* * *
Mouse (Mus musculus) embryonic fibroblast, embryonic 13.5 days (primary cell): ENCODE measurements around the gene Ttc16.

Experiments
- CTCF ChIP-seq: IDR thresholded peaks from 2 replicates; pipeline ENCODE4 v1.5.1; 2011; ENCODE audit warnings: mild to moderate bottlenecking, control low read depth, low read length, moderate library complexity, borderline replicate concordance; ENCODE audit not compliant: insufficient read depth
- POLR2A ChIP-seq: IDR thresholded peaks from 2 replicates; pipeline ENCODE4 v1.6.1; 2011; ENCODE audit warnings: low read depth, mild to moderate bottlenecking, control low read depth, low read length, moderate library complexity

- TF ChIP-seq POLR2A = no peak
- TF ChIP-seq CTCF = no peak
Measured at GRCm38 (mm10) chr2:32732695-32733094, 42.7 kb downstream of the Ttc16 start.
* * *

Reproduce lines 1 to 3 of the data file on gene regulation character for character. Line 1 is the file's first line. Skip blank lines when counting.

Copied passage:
Mouse (Mus musculus) embryonic fibroblast, embryonic 13.5 days (primary cell): ENCODE measurements around the gene Ttc16.

Experiments
- CTCF ChIP-seq: IDR thresholded peaks from 2 replicates; pipeline ENCODE4 v1.5.1; 2011; ENCODE audit warnings: mild to moderate bottlenecking, control low read depth, low read length, moderate library complexity, borderline replicate concordance; ENCODE audit not compliant: insufficient read depth